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How to make queen anne’s lace tincture

Queen Anne’s Lace, also known as Wild Carrot (Daucus carota), can be used to make a tincture. This tincture is believed to have various medicinal uses, although it’s important to note that using wild plants for medicinal purposes should be done with caution, and it’s wise to consult with an herbalist or healthcare professional. Here’s how to make a Queen Anne’s Lace tincture:


  • Fresh or dried Queen Anne’s Lace (Wild Carrot) roots
  • High-proof alcohol (e.g., vodka or brandy)
  • Glass jar with a tight-fitting lid
  • Cheesecloth or fine mesh strainer
  • Dark glass bottles for storage


  1. Harvest Queen Anne’s Lace Roots:
    • Choose a location where Queen Anne’s Lace grows abundantly and is free from pesticides and pollutants.
    • Harvest the roots in late summer or early autumn when they are at their most potent. Dig up the roots carefully, making sure to get as much of the root as possible.
  2. Clean and Dry the Roots:
    • Wash the roots thoroughly to remove dirt and debris.
    • Allow them to air dry or pat them dry with a clean towel.
    • Chop the roots into small pieces to increase the surface area for extraction.
  3. Prepare the Glass Jar:
    • Place the chopped Queen Anne’s Lace roots into a clean glass jar.
    • Pour enough high-proof alcohol (vodka or brandy) over the roots to cover them completely. Use at least 80-proof alcohol.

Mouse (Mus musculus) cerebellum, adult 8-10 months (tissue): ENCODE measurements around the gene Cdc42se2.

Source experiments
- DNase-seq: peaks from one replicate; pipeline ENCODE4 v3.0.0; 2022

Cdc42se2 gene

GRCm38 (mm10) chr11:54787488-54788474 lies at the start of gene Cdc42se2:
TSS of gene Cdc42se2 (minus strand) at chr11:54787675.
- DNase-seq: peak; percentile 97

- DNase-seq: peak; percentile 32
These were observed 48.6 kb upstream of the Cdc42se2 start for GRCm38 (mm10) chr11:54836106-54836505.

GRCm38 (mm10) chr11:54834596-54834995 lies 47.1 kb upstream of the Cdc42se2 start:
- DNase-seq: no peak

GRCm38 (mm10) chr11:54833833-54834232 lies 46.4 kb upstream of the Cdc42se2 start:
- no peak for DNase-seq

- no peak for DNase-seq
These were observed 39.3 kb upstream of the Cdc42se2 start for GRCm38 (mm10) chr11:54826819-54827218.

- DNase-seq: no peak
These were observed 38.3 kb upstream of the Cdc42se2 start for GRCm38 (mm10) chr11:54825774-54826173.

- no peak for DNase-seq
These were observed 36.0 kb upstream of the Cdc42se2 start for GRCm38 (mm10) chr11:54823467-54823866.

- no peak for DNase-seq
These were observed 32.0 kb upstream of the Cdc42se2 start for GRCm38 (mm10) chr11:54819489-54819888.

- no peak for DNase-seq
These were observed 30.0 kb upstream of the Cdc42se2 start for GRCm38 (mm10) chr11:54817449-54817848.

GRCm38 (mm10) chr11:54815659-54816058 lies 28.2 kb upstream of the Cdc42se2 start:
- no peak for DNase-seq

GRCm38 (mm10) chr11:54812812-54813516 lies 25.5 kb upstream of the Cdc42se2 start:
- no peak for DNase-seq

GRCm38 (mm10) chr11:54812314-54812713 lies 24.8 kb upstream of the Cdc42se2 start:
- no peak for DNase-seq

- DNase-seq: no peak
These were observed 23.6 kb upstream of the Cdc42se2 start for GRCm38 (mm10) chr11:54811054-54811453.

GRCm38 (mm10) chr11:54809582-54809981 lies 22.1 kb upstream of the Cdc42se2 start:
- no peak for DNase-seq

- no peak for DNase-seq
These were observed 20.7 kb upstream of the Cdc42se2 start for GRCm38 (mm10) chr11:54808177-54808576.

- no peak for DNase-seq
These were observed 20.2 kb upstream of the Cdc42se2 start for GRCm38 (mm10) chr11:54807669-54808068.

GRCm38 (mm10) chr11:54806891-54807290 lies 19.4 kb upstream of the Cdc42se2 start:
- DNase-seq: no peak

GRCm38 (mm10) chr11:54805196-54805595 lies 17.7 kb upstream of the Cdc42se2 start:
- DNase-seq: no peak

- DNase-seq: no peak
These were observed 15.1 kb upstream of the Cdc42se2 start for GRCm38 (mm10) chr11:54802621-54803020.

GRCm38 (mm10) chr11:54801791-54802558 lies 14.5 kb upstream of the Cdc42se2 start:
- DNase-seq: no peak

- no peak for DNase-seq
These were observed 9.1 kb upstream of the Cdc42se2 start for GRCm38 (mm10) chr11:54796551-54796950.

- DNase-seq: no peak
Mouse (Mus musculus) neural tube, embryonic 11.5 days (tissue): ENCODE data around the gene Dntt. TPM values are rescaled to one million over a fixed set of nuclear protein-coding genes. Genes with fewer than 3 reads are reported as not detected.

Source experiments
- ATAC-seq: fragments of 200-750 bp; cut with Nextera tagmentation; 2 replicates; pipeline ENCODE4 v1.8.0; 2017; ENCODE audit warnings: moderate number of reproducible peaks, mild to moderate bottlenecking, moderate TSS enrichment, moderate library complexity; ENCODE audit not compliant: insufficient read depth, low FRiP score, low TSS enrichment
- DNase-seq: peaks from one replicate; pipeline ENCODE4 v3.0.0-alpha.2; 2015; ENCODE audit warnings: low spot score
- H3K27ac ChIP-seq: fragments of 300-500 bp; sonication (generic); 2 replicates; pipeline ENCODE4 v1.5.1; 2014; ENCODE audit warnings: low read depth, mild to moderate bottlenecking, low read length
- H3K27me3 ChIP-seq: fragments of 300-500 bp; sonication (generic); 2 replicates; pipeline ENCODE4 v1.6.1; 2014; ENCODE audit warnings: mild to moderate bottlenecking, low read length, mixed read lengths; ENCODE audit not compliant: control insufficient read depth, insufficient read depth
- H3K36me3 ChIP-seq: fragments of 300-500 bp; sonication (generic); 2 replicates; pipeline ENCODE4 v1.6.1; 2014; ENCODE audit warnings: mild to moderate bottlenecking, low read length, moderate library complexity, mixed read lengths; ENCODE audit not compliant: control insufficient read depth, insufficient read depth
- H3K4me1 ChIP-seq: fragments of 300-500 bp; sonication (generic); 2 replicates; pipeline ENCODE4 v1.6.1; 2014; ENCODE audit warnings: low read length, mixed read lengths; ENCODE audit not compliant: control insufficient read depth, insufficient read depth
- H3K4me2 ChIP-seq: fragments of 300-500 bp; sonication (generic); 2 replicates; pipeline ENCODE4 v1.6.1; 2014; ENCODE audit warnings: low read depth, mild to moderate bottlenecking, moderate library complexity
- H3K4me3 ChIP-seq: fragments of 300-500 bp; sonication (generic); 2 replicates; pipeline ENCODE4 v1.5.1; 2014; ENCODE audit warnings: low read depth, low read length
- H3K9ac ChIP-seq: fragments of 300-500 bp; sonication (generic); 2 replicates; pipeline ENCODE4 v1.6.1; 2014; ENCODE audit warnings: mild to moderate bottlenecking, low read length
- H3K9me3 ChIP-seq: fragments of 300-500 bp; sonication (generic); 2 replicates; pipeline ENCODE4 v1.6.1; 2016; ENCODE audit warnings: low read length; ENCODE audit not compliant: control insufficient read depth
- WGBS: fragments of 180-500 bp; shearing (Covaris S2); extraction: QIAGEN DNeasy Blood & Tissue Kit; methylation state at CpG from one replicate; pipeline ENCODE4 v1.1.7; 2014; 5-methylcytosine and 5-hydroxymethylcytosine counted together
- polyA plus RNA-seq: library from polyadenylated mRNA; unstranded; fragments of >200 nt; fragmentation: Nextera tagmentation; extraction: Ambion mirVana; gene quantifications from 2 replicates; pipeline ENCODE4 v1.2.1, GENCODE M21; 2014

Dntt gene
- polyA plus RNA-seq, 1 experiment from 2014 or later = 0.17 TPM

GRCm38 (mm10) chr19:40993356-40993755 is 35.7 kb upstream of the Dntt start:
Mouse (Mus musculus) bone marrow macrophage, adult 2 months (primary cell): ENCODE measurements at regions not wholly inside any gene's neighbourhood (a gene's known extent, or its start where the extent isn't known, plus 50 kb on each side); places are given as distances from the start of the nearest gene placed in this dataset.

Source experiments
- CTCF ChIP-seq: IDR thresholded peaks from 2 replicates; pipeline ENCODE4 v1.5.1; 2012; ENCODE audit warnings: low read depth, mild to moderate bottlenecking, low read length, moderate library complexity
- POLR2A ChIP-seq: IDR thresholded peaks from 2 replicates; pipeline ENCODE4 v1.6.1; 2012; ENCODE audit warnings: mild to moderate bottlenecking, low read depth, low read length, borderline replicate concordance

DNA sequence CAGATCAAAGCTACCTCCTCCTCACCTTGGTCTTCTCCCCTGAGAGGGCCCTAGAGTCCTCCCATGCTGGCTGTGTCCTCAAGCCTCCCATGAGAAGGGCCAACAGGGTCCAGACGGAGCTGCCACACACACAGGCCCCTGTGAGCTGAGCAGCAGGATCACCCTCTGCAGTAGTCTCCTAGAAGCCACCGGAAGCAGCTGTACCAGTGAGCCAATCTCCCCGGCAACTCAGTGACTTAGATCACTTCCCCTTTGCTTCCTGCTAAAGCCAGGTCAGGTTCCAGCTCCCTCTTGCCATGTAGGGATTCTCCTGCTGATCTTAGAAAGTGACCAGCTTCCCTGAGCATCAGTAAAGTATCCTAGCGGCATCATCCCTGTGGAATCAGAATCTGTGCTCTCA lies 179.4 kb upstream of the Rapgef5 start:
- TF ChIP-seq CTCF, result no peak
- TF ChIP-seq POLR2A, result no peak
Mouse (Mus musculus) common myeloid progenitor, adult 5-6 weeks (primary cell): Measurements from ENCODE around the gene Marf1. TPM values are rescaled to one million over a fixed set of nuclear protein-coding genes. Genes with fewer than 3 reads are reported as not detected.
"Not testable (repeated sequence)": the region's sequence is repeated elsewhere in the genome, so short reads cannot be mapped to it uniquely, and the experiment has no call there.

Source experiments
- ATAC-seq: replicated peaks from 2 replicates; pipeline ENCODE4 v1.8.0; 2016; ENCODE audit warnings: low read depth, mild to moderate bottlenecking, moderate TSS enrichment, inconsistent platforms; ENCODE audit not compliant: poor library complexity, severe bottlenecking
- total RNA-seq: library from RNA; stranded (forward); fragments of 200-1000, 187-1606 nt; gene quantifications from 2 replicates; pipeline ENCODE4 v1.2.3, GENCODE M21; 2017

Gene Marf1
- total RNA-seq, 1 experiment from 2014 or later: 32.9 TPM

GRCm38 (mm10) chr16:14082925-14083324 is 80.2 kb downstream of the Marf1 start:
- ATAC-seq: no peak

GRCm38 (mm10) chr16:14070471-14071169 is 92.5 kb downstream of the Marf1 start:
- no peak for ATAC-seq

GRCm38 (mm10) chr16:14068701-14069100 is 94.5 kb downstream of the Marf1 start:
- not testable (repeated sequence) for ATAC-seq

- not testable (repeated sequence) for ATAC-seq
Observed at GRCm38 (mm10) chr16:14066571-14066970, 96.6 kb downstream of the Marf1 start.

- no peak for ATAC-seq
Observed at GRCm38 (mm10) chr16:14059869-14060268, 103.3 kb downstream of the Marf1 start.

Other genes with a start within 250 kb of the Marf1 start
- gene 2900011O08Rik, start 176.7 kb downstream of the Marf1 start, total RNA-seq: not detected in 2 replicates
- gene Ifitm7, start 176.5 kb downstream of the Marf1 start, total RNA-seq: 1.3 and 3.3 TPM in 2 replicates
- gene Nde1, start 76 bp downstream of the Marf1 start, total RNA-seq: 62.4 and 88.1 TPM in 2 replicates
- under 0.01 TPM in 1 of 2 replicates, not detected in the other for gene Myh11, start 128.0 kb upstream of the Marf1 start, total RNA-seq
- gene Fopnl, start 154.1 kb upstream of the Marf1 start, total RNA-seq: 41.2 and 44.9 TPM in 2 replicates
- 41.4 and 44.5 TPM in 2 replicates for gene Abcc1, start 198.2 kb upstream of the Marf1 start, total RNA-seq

4. Seal the Jar:
    • Seal the glass jar with a tight-fitting lid.
  5. Maceration:
    • Place the sealed jar in a cool, dark place, like a pantry or cupboard.
    • Let the mixture sit for about 4 to 6 weeks, shaking the jar gently every few days to agitate the contents.
  6. Strain the Tincture:
    • After the maceration period, strain the liquid through a cheesecloth or fine mesh strainer into a clean glass container. Squeeze the cheesecloth to extract as much liquid as possible.
  7. Bottle and Store:
    • Transfer the strained tincture into dark glass bottles for storage. Amber or cobalt blue bottles are ideal because they protect the tincture from light, which can degrade its potency.
    • Label the bottles with the date and contents.
  8. Usage:
    • Queen Anne’s Lace tincture can be taken orally, usually diluted with water or juice. The recommended dosage can vary, so it’s essential to consult with a knowledgeable herbalist or healthcare professional for guidance on how to use it safely and effectively.

Remember that herbal tinctures are not regulated like pharmaceuticals, so their safety and efficacy can vary. It’s crucial to exercise caution, research thoroughly, and consult with a healthcare provider or herbalist before using any herbal remedies.

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